The weather these days is perfect for hiking: cool, dry, and no bugs (but do remember to check for ticks!). We’ve seen a large increase in the use of our trails this year, and we expect that trend to continue through the fall as people seek out places to see the foliage. We’re issuing a few friendly reminders as we head into fall:

  • If a parking lot is full, please do not park along the road out of respect for our neighbors and the safety of motorists.
  • Leave no trace: carry out what you bring in. That includes dog poop!
  • Please keep dogs on a leash at Pleasant Mountain, Bald Pate, Peabody-Fitch Woods, Raymond Community Forest and Hackers Hill.
  • Heed all posted use guidelines.
  • Always be prepared with enough water, snacks, and appropriate footwear & clothing.

Access to these special places is a privilege- one we’re grateful to be able to provide- but we’re all stakeholders. We all have a responsibility to care for the land and trails we use and love. Thanks for doing your part.

2020 Trek for The Trails

With access to the outdoors more important than ever, consider supporting LELT trails and preserves by participating in the 2020 Trek for the Trails. All you have to do is register and go enjoy time out on a LELT preserve in whatever way works best for you. 100% of the $20 registration fee gives back to the trails you know & love, and the ones you have yet to discover. All Trekkers will be entered into a raffle for some awesome prizes, too.

There are three ways to participate in the Trek:

  1. Visit any LELT trail or preserve throughout the month of September and hike, walk, bike (on select trails), stroll, take in the view from the top of Hacker’s Hill.
  2. Take on the challenge of visiting 4 LELT preserves over the course of the month with the Trek Trail Passport.
  3. For trail runners, complete a 5.6 mile run route on Pleasant Mountain. Runners will compete on Strava for bragging rights and pie. Trekkers will have the whole month of September to complete their Trek.

Registration is $20/adult, and the Trek is free for youth 16 and under. You can register online here, or by mail a check to LELT (memo: Trek) at 8 Depot St, Ste 4 Bridgton, ME 04009. Participants may register up until Wednesday, September 30th.

Ledges Trail, Pleasant Mountain

All Trekkers will automatically be entered into a raffle for prizes from local businesses, including a 2020-2021 season pass to Shawnee Peak Ski Area. Gift cards from Q-Team, Bridgton Books, and Depot Street Tap House, Ski Hot apparel, a one-night stay at Pleasant Mountain Camping, and more!

Trek for the Trails is Loon Echo Land Trust’s largest annual fundraising event. Funds raised from the Trek help Loon Echo steward over 8,000 acres of land and 30+ miles of trail in the Lake Region. LELT’s goal this year is to raise $15,000 – about a quarter of the annual cost to maintaining LELT’s trails and preserves. The 2020 Trek for the Trails is generously sponsored by Norway Savings Bank and Shawnee Peak.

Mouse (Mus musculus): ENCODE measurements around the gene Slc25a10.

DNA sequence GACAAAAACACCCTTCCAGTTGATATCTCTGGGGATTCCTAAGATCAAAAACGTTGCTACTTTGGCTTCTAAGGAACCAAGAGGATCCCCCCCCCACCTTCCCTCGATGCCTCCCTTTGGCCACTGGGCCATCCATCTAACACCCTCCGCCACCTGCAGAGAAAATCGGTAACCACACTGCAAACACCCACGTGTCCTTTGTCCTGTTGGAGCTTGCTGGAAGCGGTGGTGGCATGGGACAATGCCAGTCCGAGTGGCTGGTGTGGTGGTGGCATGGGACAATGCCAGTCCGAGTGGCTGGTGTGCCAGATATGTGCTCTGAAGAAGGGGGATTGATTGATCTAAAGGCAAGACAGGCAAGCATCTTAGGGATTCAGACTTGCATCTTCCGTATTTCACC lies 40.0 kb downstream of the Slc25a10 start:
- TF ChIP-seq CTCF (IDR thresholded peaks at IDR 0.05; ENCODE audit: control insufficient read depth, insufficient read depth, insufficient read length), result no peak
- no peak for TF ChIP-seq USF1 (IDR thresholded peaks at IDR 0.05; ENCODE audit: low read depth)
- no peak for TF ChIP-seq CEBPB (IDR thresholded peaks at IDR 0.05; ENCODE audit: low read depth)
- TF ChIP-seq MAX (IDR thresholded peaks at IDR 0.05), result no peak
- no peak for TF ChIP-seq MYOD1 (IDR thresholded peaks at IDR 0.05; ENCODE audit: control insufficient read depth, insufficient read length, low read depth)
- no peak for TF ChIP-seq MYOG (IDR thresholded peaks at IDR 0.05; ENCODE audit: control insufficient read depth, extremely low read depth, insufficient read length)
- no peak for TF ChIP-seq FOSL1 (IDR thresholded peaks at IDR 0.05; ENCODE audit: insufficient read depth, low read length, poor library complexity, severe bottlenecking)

Watch LELT’s 33rd Annual Meeting

LELT’s 33rd Annual Meeting went virtual this year! Typically the Loon Echo Annual Meeting is a chance to get together with our members, celebrate the achievements of the past year, provide updates on what we’re working on, and elect members of our Board of Directors.

We hope this virtual edition will help keep you up-to-date on all things LELT from the comfort of your home. Thanks to our members for your support, you make everything we do possible.

Update: Peabody-Fitch Woods Trail & Parking

New trails at Peabody-Fitch Woods and a joint LELT & Bridgton Historical Society parking area are underway.

Funding for the project has been made possible by the State of Maine’s Recreational Trail Program, Maine Land Trust Network, L.L. Bean, Chalmers Insurance, an anonymous foundation, and private donors. Donations for the trail project are still being accepted and can be made online or by mailing a check to Loon Echo Land Trust at 8 Depot St, Suite 4, in Bridgton (memo: PFW Trail).

See the photos and captions below for a look into the work.

A professional trail crew from the Appalachian Mountain Club cut the corridor for a new loop trail that extends off the trail to the quarry at Peabody-Fitch Woods. The route has been cut, but trail tread work needs to be completed before the trail will be suitable for pedestrian use.
The new trail that extends off the quarry goes by many interesting features, including this opening full of blueberry bushes and more granite quarries.
Once completed, the parking area will be suitable for a number of vehicles. The ability to accommodate more visitors will allow BHS & LELT host large events and school groups at Narramissic & Peabody-Fitch Woods.
[IN PROGRESS] The parking area is located behind the Temperance Barn, tucked away behind a small stand of trees. The entrance to the parking area is located on the right as you drive up Narramissic Rd toward the house and barn (see map below). The road & parking area will be completed soon.
Plan for the parking area and accessible trail at Peabody-Fitch Woods and Narramissic.

UPDATE: 7/16/2020

New corridor has been laid out for the 1-mile accessible loop trail at Peabody-Fitch Woods and Narramissic.
Jon Evans (LELT Stewardship manager) and Eric Dibner (LELT Board Member and State of Maine Accessibility Coordinator) take a look at the new accessible trail.